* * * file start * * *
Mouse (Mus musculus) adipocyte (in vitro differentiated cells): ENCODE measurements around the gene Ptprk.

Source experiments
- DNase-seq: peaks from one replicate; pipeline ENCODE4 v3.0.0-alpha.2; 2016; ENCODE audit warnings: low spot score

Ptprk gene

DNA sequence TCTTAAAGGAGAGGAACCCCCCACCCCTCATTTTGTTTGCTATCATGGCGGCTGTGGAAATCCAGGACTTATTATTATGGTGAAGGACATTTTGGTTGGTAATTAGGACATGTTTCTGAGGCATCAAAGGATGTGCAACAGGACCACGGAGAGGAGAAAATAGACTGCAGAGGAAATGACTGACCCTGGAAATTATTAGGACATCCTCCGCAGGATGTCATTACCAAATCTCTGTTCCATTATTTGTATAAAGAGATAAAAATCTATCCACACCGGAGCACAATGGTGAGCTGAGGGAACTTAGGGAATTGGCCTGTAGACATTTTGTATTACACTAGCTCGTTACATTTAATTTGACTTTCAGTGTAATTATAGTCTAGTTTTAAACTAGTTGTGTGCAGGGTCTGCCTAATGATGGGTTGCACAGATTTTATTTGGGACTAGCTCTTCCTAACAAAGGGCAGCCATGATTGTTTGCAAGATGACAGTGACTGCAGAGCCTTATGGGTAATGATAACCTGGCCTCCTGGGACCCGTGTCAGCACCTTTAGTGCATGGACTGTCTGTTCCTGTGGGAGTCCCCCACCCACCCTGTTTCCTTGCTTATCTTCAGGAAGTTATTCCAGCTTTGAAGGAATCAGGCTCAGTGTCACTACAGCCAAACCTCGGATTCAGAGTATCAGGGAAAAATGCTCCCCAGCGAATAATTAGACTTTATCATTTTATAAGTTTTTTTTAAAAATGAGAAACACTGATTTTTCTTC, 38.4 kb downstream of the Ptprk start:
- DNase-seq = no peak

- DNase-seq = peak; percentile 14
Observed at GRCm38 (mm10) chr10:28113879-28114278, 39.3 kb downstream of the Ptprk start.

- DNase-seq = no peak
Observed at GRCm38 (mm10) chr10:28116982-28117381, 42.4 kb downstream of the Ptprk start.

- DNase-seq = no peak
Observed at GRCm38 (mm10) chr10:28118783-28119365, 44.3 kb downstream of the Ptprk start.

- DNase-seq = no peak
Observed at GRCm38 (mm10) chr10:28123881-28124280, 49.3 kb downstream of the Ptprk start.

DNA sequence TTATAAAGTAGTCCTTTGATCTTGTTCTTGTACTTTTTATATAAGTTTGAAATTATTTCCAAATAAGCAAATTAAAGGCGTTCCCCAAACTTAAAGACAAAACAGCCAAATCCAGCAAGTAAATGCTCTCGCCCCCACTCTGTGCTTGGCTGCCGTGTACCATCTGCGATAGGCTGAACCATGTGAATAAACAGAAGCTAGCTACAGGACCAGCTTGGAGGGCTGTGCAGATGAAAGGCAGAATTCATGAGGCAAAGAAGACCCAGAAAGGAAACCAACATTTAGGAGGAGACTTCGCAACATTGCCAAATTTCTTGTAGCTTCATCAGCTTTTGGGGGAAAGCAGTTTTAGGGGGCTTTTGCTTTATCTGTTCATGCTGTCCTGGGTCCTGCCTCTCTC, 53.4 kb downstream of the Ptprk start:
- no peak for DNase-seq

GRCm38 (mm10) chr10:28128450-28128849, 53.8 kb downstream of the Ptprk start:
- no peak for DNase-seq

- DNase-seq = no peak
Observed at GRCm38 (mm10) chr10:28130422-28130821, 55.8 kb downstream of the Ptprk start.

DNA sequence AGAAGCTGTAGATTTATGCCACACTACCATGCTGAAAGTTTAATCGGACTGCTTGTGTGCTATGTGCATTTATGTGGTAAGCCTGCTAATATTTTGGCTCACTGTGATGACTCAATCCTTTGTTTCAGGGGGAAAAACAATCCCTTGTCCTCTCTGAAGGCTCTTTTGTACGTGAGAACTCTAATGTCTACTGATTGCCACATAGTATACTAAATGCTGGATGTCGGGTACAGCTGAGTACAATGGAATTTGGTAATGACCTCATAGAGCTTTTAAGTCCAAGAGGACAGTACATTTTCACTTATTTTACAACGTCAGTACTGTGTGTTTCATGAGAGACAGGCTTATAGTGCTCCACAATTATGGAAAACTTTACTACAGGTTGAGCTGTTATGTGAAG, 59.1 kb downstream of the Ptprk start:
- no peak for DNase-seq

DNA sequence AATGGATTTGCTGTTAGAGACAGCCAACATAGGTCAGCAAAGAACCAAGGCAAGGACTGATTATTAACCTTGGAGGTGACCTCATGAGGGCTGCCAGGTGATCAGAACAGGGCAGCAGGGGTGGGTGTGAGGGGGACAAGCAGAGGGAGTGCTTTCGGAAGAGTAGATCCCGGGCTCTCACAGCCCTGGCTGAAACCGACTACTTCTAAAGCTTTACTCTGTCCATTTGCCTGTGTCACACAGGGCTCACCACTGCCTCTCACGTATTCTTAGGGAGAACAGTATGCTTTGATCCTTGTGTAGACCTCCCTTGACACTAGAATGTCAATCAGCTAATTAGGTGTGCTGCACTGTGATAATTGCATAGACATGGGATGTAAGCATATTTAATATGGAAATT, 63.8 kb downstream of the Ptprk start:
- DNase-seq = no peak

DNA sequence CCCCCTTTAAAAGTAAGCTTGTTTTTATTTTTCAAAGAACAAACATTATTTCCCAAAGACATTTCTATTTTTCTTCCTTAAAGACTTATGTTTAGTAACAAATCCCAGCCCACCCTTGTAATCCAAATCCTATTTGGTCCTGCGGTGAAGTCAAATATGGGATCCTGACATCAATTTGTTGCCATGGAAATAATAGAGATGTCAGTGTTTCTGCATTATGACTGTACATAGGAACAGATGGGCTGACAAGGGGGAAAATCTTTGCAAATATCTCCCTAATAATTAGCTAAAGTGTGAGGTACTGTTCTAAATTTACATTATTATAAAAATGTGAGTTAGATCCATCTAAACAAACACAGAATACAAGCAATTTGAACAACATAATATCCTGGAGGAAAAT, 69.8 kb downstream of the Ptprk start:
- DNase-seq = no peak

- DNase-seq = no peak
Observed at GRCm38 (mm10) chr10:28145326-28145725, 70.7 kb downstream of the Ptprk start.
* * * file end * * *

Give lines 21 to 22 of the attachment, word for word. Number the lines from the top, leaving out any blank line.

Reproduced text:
DNA sequence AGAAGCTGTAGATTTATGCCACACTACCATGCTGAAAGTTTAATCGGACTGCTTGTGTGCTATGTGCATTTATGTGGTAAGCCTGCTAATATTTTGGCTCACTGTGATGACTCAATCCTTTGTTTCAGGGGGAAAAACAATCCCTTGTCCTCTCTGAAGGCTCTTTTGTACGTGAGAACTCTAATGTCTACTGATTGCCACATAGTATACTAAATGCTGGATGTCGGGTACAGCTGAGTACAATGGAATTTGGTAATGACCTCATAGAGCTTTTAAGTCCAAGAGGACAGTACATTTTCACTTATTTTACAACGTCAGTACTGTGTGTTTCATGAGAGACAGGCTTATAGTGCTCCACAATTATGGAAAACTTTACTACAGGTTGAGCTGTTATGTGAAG, 59.1 kb downstream of the Ptprk start:
- no peak for DNase-seq